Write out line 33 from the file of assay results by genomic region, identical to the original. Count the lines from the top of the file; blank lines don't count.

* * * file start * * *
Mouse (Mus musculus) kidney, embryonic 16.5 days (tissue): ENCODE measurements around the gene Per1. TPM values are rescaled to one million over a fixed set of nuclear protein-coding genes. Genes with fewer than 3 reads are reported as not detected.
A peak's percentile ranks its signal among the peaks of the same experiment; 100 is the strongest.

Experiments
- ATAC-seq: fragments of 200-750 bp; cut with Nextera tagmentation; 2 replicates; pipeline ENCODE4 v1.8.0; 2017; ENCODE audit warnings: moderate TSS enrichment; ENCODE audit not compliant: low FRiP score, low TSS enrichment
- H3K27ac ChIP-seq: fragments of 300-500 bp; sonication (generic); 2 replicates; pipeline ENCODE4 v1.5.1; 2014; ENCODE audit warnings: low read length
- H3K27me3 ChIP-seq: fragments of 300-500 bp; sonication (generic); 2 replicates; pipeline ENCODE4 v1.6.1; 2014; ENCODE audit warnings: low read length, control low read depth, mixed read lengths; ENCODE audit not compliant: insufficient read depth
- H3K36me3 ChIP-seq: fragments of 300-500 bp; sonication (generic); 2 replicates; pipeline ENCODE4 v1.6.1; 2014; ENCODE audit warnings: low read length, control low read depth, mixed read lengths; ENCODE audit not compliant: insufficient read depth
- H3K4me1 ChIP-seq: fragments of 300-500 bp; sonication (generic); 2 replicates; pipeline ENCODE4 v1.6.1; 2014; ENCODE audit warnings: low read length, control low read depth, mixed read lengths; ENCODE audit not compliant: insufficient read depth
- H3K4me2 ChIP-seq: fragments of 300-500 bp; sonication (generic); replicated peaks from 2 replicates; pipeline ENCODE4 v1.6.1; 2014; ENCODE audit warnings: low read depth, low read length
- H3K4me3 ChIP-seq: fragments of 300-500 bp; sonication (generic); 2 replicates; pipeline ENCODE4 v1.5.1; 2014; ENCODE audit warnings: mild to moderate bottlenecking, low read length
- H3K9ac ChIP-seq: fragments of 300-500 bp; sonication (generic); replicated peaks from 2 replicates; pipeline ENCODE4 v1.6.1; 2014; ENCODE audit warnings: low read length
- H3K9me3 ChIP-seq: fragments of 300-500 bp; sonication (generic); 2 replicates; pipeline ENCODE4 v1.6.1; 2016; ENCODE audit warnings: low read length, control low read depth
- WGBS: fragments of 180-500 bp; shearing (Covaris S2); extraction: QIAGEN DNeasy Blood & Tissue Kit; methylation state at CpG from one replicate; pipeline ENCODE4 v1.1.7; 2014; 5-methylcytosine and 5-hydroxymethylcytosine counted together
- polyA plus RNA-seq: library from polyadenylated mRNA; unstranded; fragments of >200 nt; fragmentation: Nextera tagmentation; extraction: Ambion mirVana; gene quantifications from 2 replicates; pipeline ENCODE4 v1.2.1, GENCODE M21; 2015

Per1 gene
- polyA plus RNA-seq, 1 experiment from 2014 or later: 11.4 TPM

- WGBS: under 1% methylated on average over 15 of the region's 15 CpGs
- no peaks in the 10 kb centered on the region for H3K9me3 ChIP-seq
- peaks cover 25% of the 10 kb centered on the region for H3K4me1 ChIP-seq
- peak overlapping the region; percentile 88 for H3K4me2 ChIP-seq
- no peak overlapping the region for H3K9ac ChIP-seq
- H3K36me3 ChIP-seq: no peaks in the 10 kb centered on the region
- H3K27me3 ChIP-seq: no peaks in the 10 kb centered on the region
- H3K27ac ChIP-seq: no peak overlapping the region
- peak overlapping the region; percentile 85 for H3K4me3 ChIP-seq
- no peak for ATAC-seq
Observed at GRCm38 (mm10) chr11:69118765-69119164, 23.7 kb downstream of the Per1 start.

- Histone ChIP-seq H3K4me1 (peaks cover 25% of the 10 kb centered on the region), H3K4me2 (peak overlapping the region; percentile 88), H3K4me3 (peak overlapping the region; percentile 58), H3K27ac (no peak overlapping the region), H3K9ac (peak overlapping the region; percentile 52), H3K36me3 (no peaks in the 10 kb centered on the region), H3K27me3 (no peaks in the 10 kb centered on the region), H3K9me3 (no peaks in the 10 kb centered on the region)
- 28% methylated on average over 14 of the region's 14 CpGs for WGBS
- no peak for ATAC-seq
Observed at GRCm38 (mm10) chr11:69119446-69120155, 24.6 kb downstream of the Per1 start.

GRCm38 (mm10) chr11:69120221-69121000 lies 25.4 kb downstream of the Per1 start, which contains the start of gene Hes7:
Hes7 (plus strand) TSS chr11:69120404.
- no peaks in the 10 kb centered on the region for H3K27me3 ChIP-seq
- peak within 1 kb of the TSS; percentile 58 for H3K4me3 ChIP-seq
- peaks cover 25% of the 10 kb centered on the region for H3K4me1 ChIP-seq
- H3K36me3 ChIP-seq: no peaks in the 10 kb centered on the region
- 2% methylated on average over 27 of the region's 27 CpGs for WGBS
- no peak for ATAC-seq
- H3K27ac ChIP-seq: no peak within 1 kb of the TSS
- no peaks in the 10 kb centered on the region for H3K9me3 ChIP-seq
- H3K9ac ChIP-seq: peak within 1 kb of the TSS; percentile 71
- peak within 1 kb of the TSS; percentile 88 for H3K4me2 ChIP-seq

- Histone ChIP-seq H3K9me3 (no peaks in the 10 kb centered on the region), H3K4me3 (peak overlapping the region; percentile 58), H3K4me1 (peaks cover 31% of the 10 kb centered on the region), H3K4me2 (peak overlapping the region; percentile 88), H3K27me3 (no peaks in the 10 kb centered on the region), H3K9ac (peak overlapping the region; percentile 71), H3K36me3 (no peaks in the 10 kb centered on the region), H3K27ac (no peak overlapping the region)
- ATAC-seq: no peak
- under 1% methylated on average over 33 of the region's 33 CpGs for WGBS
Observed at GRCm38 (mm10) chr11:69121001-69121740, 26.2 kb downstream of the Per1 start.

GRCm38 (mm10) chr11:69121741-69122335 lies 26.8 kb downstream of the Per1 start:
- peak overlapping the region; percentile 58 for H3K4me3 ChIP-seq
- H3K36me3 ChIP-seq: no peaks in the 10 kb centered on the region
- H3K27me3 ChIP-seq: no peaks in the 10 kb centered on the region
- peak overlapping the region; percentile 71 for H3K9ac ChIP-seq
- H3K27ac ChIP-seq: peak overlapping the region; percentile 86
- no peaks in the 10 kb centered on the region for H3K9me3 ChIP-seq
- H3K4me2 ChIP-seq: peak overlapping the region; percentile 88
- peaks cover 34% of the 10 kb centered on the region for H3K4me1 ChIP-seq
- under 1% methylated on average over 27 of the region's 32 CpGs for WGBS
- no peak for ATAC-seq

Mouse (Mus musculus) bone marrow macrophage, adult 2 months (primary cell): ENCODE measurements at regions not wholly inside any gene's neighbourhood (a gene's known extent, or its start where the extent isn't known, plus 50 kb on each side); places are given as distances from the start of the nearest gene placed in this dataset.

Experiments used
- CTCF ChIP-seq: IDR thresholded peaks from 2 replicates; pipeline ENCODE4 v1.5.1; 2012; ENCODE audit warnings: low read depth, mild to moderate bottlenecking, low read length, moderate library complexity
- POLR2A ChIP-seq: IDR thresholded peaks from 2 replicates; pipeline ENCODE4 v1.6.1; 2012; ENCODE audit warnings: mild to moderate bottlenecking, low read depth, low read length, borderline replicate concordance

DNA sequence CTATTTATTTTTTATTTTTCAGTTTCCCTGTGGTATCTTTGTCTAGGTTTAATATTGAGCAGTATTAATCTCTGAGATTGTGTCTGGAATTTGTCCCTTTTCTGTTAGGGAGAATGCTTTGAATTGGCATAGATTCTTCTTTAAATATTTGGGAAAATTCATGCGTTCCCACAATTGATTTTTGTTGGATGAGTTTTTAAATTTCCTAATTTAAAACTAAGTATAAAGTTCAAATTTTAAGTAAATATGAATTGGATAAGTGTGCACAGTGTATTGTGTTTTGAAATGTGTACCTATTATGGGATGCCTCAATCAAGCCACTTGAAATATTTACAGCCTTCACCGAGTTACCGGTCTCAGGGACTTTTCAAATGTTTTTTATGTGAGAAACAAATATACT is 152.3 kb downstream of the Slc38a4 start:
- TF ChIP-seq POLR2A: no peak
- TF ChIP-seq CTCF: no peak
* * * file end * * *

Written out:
Hes7 (plus strand) TSS chr11:69120404.